Growing Older With HIV/AIDS

New Public Health Challenges

Sean Cahill, PhD; Robert Valadéz, MSW


Am J Public Health. 2013;3(3):e7-e15. 

In This Article

Abstract and Introduction


At present, the health care infrastructure is ill-equipped to handle the unique treatment and care needs of HIVpositive older adults.

The long-term effects of antiretroviral use are still being discovered and have been associated with a number of comorbidities. Stigma presents challenges for those in need of services and health care, and can significantly affect mental health and treatment adherence.

The training of elder service providers and health care providers in meeting the needs of HIV-positive older adults, including gay and transgender people, is needed as the population ages. HIV-related and antigay stigma should be challenged by social marketing campaigns. Continued researchandkeypolicychanges could greatly improve health outcomes for HIV-positive elderly persons by increasing access to treatment and support.


The advent of antiretroviral medications (ARVs) has enabled HIV-positive people to live increasingly longer lives. Those in the developed world who begin highly active antiretroviral treatment (HAART) at an initial CD4 count above 200 can expect to live well into their 70s.[1]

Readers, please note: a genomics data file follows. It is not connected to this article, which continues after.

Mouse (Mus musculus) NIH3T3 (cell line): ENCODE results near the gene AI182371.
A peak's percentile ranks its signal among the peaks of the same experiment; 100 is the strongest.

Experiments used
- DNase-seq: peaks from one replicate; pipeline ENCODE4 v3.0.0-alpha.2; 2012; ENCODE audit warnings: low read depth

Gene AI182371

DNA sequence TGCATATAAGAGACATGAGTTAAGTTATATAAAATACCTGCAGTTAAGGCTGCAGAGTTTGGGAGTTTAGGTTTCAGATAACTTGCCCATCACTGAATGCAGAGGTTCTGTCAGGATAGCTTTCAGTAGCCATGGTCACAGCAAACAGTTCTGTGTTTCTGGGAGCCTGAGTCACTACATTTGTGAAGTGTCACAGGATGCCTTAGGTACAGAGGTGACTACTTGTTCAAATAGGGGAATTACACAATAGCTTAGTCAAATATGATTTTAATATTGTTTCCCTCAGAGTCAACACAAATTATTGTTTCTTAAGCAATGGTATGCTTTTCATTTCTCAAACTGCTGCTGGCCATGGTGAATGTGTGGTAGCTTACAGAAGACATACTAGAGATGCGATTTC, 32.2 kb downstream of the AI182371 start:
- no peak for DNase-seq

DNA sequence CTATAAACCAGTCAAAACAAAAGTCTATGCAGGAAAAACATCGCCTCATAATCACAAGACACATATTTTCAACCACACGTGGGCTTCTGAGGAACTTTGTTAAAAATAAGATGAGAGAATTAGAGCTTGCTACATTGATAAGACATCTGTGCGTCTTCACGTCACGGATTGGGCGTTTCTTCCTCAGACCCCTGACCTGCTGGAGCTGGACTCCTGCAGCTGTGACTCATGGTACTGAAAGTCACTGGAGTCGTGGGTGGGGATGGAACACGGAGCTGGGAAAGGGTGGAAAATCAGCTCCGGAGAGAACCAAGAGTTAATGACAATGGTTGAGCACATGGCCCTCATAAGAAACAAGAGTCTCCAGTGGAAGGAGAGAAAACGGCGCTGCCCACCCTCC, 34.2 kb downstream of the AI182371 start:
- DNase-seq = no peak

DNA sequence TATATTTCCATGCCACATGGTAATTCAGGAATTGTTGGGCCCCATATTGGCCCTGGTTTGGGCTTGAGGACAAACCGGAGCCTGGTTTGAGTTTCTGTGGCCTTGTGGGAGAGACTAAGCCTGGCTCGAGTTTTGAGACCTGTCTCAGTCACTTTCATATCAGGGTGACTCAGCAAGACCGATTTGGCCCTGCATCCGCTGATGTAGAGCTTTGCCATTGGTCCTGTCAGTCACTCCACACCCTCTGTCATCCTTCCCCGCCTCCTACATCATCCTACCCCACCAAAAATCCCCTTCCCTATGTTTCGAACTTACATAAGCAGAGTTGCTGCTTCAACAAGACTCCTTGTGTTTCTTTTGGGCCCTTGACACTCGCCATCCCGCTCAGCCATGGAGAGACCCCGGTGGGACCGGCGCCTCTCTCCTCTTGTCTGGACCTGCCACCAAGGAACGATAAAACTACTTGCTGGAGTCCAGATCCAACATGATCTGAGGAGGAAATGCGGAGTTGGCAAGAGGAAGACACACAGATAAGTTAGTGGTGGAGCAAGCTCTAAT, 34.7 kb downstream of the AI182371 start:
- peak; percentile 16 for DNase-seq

Worldwide the leading cause of death among people living with HIV/AIDS is tuberculosis.[2] In the United States tuberculosis is very rare. Less than one third of deaths among people with HIV/AIDS in the United States are now attributed to diseases traditionally associated with HIV infection, such as Kaposi's sarcoma.[3] Liver disease and cardiovascular disease, both associated with long-term use of ARVs, are leading causes of mortality among older people living with HIV.

Longer life expectancy is already evident; by 2015 more than half of the HIV-positive population in the United States will be aged 50 years and older.[4] Most older adults living with HIV/AIDS were infected in youth or middle age; only 1 in 9 new HIV infections in the United States occurs among people aged 50 years and older.[5]

Aging with HIV/AIDS presents biomedical complexities only now beginning to reveal themselves. Higher rates of comorbidities are among the more severe biomedical issues facing older adults with HIV/AIDS.[6] Widespread cognitive impairment among people on treatment of a long time could be caused by "chronic HIV-driven inflammation in an aging brain."[7(p1)] Answers to critical research questions regarding how HIV medications interact with medications to treat other conditions are still in the nascent stages. In this article, we examine what we know about growing older with HIV/AIDS, identify gaps in knowledge, and provide recommendations to enable public health professionals to better treat and care for the burgeoning population of HIV-positive older adults, and reduce infections among older adults.